The sideways movement over the last few weeks continued as mutual funds, pension funds, and other large institutions are making their final adjustments for the quarter. With only a few trading days left, the market looks like it is going to finish slightly higher despite the rollercoaster ride it has been. For the first time in a very long time, it will be the Dow Jones Industrial average which takes the lead, suggesting that a cooling off period, particularly among the technology sector, is in order allowing for earnings to catch up to valuations. With stimulus checks hitting bank accounts, it will be interesting to see how the second quarter shapes up. By all accounts, we should expect consumer spending to accelerate, and perhaps see the beginning of inflationary pressures. That’s something else we can say we haven’t seen in a very long time.
Among the many stories that broke so far this year, perhaps the one that has flown under the radar has been the global chip shortage. While it may not seem like that big a deal, it is hard to find any part of the economy that doesn’t use chips in one way or another. The obvious example is computers, but think outside the box. Many automakers have had to shut down production due to a shortage of chips putting earnings at risk and hitting automakers at just the moment they want to ramp up production. The largest foundries, Taiwan Semiconductors (TSM), Samsung, and Micron all have plans to increase production but building new facilities takes time and lots of money. TSM plans to raise $4.5B with the goal of accelerating the build out of its planned U.S. chip facility in Arizona. While the giant foundries race to expand capacity, this could continue to play out over the next few quarters.
There is another story that broke this week which is having ramifications around the globe. One of the world’s largest freight ships has gotten stuck in the Suez Canal blocking all traffic both north and south bound. The ship lost the ability to steer amid high winds and a dust storm. The Suez Canal is used by tankers transporting crude oil from top exporters in the Middle East to customers across Europe and the United States, as well as, cargo ships from the North Sea to Asia. Apparently 10% of total oil transported by tanker goes through the Suez Canal which might explain why both crude oil and gasoline prices were up sharply this week. If all goes as planned, the cargo ship will be freed this weekend.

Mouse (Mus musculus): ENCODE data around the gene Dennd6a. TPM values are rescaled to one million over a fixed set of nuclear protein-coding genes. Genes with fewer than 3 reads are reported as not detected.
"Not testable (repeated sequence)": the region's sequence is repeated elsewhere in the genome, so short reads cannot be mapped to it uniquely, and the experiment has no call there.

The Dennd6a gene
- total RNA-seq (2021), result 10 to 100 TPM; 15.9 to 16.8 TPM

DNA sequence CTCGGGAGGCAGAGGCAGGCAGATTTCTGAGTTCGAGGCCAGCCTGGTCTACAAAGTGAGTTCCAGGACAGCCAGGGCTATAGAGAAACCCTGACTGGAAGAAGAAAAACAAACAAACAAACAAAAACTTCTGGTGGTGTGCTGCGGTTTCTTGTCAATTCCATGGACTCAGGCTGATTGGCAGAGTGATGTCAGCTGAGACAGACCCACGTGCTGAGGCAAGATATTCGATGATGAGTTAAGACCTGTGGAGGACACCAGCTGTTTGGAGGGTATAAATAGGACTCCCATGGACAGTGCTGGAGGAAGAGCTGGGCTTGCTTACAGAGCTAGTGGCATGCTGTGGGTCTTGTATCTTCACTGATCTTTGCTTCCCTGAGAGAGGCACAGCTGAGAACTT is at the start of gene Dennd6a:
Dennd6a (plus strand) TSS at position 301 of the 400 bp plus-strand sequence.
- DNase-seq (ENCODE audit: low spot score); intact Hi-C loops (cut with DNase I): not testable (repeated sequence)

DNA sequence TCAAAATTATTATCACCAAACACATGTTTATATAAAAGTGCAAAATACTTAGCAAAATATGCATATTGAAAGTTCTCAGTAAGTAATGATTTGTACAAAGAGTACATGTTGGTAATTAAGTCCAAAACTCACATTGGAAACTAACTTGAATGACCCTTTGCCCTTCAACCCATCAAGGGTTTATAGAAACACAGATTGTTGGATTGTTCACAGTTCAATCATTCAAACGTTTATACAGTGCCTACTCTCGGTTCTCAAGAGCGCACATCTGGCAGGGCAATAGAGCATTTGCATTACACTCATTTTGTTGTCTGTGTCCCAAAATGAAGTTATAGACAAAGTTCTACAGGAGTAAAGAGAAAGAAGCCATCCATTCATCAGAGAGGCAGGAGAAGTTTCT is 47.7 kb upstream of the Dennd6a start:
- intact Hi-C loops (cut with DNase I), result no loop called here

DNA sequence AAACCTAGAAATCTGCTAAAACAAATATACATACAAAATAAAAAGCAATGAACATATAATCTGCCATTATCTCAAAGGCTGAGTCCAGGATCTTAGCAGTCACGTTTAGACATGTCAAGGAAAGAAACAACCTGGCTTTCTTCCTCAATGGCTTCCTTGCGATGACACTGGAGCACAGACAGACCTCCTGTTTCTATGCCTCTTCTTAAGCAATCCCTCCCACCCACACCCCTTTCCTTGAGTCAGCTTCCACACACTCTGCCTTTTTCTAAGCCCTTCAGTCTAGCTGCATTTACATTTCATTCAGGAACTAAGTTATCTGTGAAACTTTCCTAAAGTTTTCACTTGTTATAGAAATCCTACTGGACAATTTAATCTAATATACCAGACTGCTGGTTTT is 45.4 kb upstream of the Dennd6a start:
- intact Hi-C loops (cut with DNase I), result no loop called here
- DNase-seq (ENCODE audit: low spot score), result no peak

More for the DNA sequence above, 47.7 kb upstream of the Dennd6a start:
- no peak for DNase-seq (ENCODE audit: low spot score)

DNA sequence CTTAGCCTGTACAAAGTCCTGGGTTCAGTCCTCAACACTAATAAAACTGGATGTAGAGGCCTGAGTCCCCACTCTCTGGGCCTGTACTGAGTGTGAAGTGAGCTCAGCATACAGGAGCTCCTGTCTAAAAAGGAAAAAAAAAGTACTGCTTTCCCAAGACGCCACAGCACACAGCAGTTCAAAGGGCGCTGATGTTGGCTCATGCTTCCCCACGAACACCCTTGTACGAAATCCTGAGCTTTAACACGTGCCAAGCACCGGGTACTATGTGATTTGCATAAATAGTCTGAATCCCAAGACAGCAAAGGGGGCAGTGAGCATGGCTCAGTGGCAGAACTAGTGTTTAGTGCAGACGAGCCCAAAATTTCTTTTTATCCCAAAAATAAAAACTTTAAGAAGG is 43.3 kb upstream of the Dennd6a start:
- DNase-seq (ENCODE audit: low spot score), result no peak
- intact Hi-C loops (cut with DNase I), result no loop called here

In company news, we learned that Microsoft is in talks to acquire Discord for approximately $10B. Discord is a text and video chat platform that is used to facilitate public and private communities. While used primarily for gaming, it is a foundation Microsoft desperately needs. Salesforce announced at the end of last year that it had acquired Slack for almost $28B pending regulatory approval. The pandemic jumpstarted this industry last year with employees working from home. While it may have started with Zoom, it now appears the largest tech companies want to integrate similar technology into their own platforms.
And lastly, the Federal Reserve appears on the precipice of ending restrictions on banks paying dividends and buying back shares. These temporary measures were instituted at the start of the pandemic to conserve capital and ensure the financial stability of the largest banks. During this time these banks have not been able to repurchase shares, and in some cases, pay or increase dividends. With these restrictions being lifted, beginning June 30 following the next round of stress tests, we anticipate share buybacks and dividend hikes will commence helping to lift stocks further in the financial sector.
In closing, we learned today that hand sanitizer, face masks, and disinfectant wipes qualify as medical expenses for tax deductions or can be paid for with money from tax-advantages health savings accounts according to an announcement by the Internal Revenue Service (IRS). Taxpayers can qualify for the deduction if they have medical expenses that exceed 7.5% of their adjusted gross income and they itemize their returns. While this only applies to a small percentage of taxpayers, I thought I’d pass along the information in case you qualify. Now you know.
Bruce J. Mason, MBA